Overall, the reception has been positive, from both performers and audience members alike, and I will definitely continue to “live sketch,” mostly because I enjoy doing it so much.
Sketching Safaris and Art Adventures
This is another term that I think I probably came up with. I also like to call this “Art Adventures.”
On a real safari, people are hunting for animals, and on a surfing safari, surfers are hunting for waves. But on a sketching safari, I am on the hunt for people and places to sketch. I am more of an urban sketcher, so I love to go on Sketching Safaris in the city, where I can always find so many amazing things to draw.
A recent Sketching Safari I went on involved the five gates of Taipei. I called it “To the Five Sentinels” (inspired in part by “To the Five Boroughs” by Beastie Boys), and I started on a sunny Friday morning at Beimen. I drew this beautiful, historic city gate onsite, in the morning sun. I then continued on foot to Ximen, and I drew the memorial sculpture to the gate that used to be there. I then made my way over to Xiaonanmen and Nanmen and Dongmen, walking and sketching as I went. Of course, I also stopped for coffee and snacks as I did my Sketching Safari, since taking a break and drawing in the comfort of a cafe are also important parts of this activity (at least for me).
I’ve also taken Sketching Safaris outside of central Taipei, and this can be a great way to combine hiking and drawing. For example, I recently went to the top of Qixing Shan, the tallest mountain in Taipei, according to the sign at the top, and did some drawing at the peak.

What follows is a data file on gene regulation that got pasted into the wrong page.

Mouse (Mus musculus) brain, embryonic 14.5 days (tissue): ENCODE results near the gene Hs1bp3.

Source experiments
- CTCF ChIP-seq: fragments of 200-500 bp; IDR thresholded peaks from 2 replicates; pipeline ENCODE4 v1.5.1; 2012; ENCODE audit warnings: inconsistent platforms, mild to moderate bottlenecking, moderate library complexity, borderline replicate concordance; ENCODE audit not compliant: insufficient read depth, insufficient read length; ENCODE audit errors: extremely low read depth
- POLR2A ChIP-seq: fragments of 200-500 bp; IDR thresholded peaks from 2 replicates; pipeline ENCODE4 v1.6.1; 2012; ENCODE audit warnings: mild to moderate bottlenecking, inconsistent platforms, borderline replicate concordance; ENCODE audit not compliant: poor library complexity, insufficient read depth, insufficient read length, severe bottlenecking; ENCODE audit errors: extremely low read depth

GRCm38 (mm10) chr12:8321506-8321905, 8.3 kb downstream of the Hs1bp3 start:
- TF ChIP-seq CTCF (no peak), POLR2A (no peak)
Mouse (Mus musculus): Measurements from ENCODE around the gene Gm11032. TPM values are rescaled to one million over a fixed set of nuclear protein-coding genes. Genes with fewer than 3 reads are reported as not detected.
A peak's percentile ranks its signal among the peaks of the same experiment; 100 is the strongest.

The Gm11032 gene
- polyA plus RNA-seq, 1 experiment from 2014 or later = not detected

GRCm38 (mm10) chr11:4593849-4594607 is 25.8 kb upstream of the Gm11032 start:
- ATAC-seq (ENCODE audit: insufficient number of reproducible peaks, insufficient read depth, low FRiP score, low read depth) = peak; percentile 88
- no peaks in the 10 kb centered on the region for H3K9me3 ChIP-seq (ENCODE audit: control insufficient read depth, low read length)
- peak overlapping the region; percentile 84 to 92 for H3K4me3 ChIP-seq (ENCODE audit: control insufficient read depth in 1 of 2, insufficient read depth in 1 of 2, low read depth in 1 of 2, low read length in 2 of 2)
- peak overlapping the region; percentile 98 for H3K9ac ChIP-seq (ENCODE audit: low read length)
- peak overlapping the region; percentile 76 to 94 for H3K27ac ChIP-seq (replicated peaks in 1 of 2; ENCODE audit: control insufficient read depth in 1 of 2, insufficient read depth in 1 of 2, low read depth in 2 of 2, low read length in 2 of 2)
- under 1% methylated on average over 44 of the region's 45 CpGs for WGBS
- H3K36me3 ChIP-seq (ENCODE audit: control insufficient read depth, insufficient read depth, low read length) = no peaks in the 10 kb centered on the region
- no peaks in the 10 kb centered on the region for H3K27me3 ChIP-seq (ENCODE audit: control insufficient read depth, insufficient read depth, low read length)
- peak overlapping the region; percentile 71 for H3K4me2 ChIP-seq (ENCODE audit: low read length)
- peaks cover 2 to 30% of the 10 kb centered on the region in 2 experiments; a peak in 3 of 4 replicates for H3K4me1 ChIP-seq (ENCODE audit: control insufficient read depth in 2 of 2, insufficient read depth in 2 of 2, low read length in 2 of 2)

Truth be told, I prefer to go solo on my Sketching Safaris, since I can move faster and have more control of my itinerary. However, it might be fun someday for some interested sketchers to meet up for a group Sketching Safari, much like the photowalks that are often organized by photographers.
These are just a few of the tricks and techniques that I use to get myself out of my studio and into the real world to do what I love to do most—draw. After all, the world is a big place, and it’s full of life. And for me, a great way to make my drawings come to life is to get out there and draw all the amazing things I see—live, on location, and in person!